National prize for reef work
The South Australian Government’s partner in the construction of new shellfish reefs has won a leading environmental science award.
The Nature Conservancy (TNC) and its partners James Cook University, University of Adelaide and University of Tasmania were awarded the Eureka Prize for Applied Environmental Research for the project Rebuilding Australia’s Lost Shellfish Reefs.
The Department for Environment and Water has a five-year partnership with TNC in shellfish reef restoration that includes two completed reefs – the 20 hectare, $3.7 million Windara reef, near Ardrossan on the Yorke Peninsula, and the new $1.2 million shellfish reef off the coast of Glenelg.
DEW Executive Director Strategy, Science and Corporate Services, Sandy Carruthers, said the acknowledgement was a major achievement and a recognition of the collaboration involved.
“We congratulate the team on winning the Australian Museum Eureka Prize, which is a prestigious award and a great honour,” she said.
“DEW funded, and continues to fund, work by Professor Sean Connell and Dr Dominic Mcafee at the University of Adelaide that was involved in the project.
“Their research helped quantify the loss of shellfish reefs that once existed along our coastline and supported the move to create new reefs to help with marine ecosystem management.
“The awarded research looks set to leave a permanent legacy on marine ecosystem management in Australia.”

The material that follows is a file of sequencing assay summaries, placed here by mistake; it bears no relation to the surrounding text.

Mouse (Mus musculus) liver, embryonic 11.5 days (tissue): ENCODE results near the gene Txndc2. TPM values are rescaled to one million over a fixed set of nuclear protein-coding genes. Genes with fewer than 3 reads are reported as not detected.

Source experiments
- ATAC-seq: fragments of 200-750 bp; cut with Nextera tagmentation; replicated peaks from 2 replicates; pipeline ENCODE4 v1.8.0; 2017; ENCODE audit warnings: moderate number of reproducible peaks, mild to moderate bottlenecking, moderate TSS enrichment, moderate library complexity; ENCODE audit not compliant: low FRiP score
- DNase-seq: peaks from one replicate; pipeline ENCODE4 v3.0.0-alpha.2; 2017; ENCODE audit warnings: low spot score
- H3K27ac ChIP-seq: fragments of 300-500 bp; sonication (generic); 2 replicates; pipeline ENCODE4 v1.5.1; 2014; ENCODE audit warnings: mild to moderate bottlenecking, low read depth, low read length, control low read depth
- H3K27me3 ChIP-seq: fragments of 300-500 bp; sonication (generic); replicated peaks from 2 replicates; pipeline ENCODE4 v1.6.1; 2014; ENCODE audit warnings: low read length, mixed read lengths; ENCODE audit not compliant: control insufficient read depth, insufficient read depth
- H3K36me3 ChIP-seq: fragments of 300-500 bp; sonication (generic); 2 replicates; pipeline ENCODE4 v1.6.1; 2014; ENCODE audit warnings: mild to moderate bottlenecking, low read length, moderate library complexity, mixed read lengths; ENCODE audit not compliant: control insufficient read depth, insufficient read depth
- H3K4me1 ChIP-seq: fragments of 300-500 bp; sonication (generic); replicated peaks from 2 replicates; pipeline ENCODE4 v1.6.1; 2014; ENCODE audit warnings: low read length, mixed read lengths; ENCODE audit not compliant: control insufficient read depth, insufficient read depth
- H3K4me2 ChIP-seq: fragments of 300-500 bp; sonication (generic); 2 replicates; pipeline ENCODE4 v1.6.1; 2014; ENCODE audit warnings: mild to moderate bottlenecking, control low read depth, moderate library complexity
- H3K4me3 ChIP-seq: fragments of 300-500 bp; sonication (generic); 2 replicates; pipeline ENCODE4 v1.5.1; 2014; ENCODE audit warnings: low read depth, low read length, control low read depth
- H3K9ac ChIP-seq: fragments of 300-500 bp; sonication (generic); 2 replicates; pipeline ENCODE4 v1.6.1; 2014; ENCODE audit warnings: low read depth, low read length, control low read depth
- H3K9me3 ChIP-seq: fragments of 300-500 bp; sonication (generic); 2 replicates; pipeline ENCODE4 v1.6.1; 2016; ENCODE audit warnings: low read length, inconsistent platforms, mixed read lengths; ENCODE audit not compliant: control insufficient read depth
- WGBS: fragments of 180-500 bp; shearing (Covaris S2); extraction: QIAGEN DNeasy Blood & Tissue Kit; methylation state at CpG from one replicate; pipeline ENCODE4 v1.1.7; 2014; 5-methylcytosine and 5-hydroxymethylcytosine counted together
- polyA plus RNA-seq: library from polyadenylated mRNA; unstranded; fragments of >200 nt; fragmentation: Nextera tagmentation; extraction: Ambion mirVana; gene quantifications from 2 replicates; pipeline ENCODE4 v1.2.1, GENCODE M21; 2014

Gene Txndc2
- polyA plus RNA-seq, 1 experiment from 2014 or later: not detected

The Eureka Prize nomination was based on years of research achievement in three key areas:
- Quantifying the loss of shellfish reefs, including Heidi Alleway and Professor Connell’s ground-breaking paper on the historical distribution of South Australian oyster reefs.
- Understanding the ecology and function of existing reefs, including much of Dr Mcafee’s work on remnant systems across Australia.
- Building support for ongoing restoration success, which Adelaide University continues to work on with funds contributed by DEW.
Shellfish reef habitats were once common along sheltered near-shore areas of the state. Building reefs off Adelaide’s metropolitan coast benefits the community, the natural environment and the local economy.
They create new dive tourism and fishing opportunities for everyone. They build healthy near-shore ecosystems that boost fish stocks, improve water quality and increase the resilience of SA’s marine environment and coastal communities to climate change.
The Australian Government has recently invested $20 million in TNC’s national Reef Builder program.
Up to $4.6 million will be allocated to South Australian projects to support new reefs at Kangaroo Island and the Onkaparinga Council region, with the Glenelg reef also set to expand in size.
More information about work to restore Adelaide's lost shellfish reefs can be found here.